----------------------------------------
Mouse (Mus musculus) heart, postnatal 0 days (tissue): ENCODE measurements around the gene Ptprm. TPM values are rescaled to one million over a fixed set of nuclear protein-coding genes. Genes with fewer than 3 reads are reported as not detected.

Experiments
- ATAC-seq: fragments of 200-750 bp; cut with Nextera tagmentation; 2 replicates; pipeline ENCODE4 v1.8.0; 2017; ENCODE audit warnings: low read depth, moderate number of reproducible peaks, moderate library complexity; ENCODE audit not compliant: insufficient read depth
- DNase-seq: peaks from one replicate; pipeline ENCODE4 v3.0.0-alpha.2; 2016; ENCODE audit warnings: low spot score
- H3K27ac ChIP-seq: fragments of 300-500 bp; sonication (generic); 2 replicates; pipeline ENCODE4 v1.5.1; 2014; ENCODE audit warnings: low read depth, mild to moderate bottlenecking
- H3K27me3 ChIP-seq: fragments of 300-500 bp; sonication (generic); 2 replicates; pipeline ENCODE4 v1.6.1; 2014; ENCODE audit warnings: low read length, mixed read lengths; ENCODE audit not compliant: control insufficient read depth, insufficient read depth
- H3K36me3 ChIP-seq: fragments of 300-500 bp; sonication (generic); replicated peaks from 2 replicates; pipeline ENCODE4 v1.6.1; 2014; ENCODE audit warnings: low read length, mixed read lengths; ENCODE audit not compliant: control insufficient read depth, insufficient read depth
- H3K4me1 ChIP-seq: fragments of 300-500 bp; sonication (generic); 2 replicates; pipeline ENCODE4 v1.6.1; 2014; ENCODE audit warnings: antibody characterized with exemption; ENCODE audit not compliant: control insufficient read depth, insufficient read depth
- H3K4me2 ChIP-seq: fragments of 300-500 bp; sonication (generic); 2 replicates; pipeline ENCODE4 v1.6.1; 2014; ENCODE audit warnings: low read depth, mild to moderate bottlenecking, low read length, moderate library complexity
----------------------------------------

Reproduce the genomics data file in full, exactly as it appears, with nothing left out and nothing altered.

Mouse (Mus musculus) heart, postnatal 0 days (tissue): ENCODE measurements around the gene Ptprm. TPM values are rescaled to one million over a fixed set of nuclear protein-coding genes. Genes with fewer than 3 reads are reported as not detected.

Experiments
- ATAC-seq: fragments of 200-750 bp; cut with Nextera tagmentation; 2 replicates; pipeline ENCODE4 v1.8.0; 2017; ENCODE audit warnings: low read depth, moderate number of reproducible peaks, moderate library complexity; ENCODE audit not compliant: insufficient read depth
- DNase-seq: peaks from one replicate; pipeline ENCODE4 v3.0.0-alpha.2; 2016; ENCODE audit warnings: low spot score
- H3K27ac ChIP-seq: fragments of 300-500 bp; sonication (generic); 2 replicates; pipeline ENCODE4 v1.5.1; 2014; ENCODE audit warnings: low read depth, mild to moderate bottlenecking
- H3K27me3 ChIP-seq: fragments of 300-500 bp; sonication (generic); 2 replicates; pipeline ENCODE4 v1.6.1; 2014; ENCODE audit warnings: low read length, mixed read lengths; ENCODE audit not compliant: control insufficient read depth, insufficient read depth
- H3K36me3 ChIP-seq: fragments of 300-500 bp; sonication (generic); replicated peaks from 2 replicates; pipeline ENCODE4 v1.6.1; 2014; ENCODE audit warnings: low read length, mixed read lengths; ENCODE audit not compliant: control insufficient read depth, insufficient read depth
- H3K4me1 ChIP-seq: fragments of 300-500 bp; sonication (generic); 2 replicates; pipeline ENCODE4 v1.6.1; 2014; ENCODE audit warnings: antibody characterized with exemption; ENCODE audit not compliant: control insufficient read depth, insufficient read depth
- H3K4me2 ChIP-seq: fragments of 300-500 bp; sonication (generic); 2 replicates; pipeline ENCODE4 v1.6.1; 2014; ENCODE audit warnings: low read depth, mild to moderate bottlenecking, low read length, moderate library complexity